Putumayo Presents South Africa
We say: A solid collection that wil get the sound of vuvuzelas out of your head
This CD came out in May to get in front of the World Cup media hype, but thankfully it has more long-lasting appeal than the Netherlands vs. Spain snoozefest that ended that tournament.
As with most Putumayo releases, the compilers worked hard to represent multiple facets of this diverse country with 11 languages, so at least one track may send you bounding for the skip button. Their "fusion of the traditional and contemporary" includes tracks from well-known legends Miriam Makeba and the Soweto Gospel Choir, but also extends to reggae-influenced Blk Sonshine and Durban singer-songwriter Nibs van der Spuy.
It's a stronger collection than most, primarily because it's hard to go wrong in this musically rich country. Overall it's an exuberant, happy album that will make you smile, even when things slow down or go acoustic.
Don't pick this up expecting the same Paul Simon Graceland grooves that were around 20 years ago, but rather a peek into the "rainbow nation" that defines post-Apartheid South Africa. Just in the last three tracks you get a little Reggae, a little call-and-response African music with guitar picking, and some gospel choir music. Thankfully, you won't hear even one vuvuzela buzzing in your ear...
Business Class Refugees
Kartik and Gotam
We say: Let's hope this pair gets stuck in airports more often
While Mumbai is the capital of India's popular music-driven by movie soundtracks-many of the most interesting electronic hybrids come from elsewhere. Karsh Kale's home cit of Chennai has become a hotspot and Chennai's Earthsync label is behind this release from Kartik and Gotam. Appropriately in this hybrid world, the two are actually Israeli, but they spent a lot of time in South India helping out after the Tsunami and kept coming back.
The title, Business Class Refugees, has two meanings. In one sense it's the mashing and stirring of multiple cultures that leads to new combinations of sounds and beats. The literal meaning is from when the pair got stuck in a business class lounge at the Singapore airport waiting for a visa and used the opportunity to get to work on their laptops, using sound files they already had recorded. What came out in the end is an album of intriguing songs that are more than just collections of Hindi vocals over routine dance floor beats.
The Indian heritage is clear, on most songs, but here trombones accompany tablas and an accordion and sitar back up chants from Tajikstan on "Boye Boye." Importantly, most of the tracks come off as real songs, with elements like choruses, bridges, and solos. There's not a lot of track-lengthening fluff that so often gets tiresome over the course of a whole album.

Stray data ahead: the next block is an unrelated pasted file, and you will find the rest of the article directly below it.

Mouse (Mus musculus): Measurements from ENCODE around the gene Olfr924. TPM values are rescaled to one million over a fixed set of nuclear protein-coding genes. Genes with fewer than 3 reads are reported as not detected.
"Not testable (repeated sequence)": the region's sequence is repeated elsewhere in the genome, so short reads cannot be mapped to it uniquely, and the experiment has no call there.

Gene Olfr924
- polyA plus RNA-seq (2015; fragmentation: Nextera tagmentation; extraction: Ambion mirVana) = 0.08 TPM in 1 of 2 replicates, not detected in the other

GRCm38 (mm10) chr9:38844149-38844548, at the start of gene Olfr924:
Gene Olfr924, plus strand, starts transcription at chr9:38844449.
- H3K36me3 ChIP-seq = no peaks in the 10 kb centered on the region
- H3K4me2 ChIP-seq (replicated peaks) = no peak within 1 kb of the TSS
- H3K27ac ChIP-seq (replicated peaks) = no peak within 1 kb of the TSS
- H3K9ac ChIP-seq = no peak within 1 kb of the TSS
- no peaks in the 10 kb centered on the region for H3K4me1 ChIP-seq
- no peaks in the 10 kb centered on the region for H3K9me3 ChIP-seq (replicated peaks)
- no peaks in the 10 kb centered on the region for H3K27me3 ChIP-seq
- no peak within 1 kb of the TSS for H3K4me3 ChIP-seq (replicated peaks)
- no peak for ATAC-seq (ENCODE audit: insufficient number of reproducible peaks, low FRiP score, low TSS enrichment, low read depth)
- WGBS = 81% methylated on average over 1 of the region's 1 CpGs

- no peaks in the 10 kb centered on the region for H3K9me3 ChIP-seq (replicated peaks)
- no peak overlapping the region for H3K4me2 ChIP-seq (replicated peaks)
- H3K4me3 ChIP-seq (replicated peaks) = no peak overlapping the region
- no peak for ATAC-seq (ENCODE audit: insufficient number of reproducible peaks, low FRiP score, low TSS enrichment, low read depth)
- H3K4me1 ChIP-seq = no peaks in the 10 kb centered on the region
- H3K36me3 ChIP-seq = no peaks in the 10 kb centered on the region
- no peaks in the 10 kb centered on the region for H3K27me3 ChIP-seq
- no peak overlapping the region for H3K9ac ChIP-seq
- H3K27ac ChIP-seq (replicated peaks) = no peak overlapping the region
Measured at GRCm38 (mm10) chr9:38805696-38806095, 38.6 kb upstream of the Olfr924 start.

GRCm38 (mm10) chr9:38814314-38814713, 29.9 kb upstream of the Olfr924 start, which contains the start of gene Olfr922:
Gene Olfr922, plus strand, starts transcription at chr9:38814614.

This is Indian-based music first, international electronica second, which elevates it above much of the global mash-up music coming out every month. For those looking for more than an exotic vocalist on top of western beats, this is a full album collection of ear-opening and often surprising tracks.
We say: Rastafarian worship music gets a push from a famous guitarist
Sometimes I read about an album and just can't wait to start cranking it through the earbuds. In some cases though, that giddy excitement fades fast after the tunes don't match the expectation. Wingless Angels was one of those collections for me. Jamaican music, discovered by Keith Richards, featuring a man credited with starting ska music? That's gotta be great, right?
Well, it turns out this is "Nyabinghi music," which is more like Rastafarian gospel. The main accompaniment to the vocals is a bass drum. It's slow and sparse in instrumentation, like the weed was too good for the tempo to ever pass 80 bpm. Most tracks feature harmonizing vocals, a couple different drums, and a bass line, with a few guitar licks from Richards added almost as grace notes on top.
This collection is, despite what you'd expect from Richards' friendship and involvement over decades, prayers put to music. "A deep sense of the sacred-of joy, light, and hope-defines Wingless Angels. Though many melodies hail from centuries-old Protestant hymns, the music flows from the Rastafarian faith, from the celebrations that transformed three drums of African heritage into a deep and intense exploration of rhythm and the human soul."
My taste is not your taste though, so go check it out and you may find that it touches your soul. The double CD box set will be out in September, with the original out-of-print album and additional material, but you can sample two tracks now at this link.
Perceptive Travel editor Tim Leffel is author of several books, including the new Travel Writing 2.0. He once wrote bios and marketing copy for now-forgotten rock bands, but he currently spits out more heartfelt raves on the Cheapest Destinations Blog and the Practical Travel Gear Blog.
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Buy Wingless Angels online here: